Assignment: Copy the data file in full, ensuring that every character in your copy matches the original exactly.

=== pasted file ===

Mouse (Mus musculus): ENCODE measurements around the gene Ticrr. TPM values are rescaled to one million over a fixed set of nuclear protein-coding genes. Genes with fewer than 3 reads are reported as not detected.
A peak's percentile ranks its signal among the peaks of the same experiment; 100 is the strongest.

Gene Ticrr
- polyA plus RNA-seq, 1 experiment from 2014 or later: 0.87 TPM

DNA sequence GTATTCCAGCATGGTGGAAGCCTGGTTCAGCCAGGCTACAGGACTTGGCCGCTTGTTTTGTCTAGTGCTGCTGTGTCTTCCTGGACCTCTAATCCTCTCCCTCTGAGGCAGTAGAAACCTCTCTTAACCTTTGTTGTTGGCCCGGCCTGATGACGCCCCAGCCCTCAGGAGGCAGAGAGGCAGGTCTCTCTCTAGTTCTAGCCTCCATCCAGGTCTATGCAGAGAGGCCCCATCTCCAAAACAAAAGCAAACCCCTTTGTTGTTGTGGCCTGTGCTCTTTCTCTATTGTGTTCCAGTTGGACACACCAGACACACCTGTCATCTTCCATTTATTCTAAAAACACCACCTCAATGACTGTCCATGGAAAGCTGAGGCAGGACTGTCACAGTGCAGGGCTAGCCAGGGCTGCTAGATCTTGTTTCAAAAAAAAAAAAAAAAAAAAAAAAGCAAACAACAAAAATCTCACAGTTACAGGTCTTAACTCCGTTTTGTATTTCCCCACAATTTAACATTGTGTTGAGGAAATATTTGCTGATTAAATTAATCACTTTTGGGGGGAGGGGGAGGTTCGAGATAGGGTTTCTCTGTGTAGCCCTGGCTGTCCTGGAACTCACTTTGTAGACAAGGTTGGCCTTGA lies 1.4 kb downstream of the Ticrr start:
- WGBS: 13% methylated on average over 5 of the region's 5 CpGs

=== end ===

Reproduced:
Mouse (Mus musculus): ENCODE measurements around the gene Ticrr. TPM values are rescaled to one million over a fixed set of nuclear protein-coding genes. Genes with fewer than 3 reads are reported as not detected.
A peak's percentile ranks its signal among the peaks of the same experiment; 100 is the strongest.

Gene Ticrr
- polyA plus RNA-seq, 1 experiment from 2014 or later: 0.87 TPM

DNA sequence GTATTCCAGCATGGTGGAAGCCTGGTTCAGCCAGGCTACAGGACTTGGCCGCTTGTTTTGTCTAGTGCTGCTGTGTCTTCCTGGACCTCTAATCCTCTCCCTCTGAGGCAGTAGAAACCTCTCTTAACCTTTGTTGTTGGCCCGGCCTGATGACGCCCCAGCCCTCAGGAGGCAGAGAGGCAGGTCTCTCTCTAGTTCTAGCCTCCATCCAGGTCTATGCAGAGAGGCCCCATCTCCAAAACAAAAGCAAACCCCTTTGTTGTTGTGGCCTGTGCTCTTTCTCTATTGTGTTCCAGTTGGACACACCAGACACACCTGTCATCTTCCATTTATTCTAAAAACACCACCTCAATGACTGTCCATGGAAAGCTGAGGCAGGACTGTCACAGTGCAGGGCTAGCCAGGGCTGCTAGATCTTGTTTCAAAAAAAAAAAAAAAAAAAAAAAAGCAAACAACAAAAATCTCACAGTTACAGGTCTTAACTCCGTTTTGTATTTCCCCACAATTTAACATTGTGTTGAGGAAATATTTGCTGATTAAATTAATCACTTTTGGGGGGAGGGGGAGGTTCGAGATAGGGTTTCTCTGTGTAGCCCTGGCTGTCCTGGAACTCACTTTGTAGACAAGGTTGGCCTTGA lies 1.4 kb downstream of the Ticrr start:
- WGBS: 13% methylated on average over 5 of the region's 5 CpGs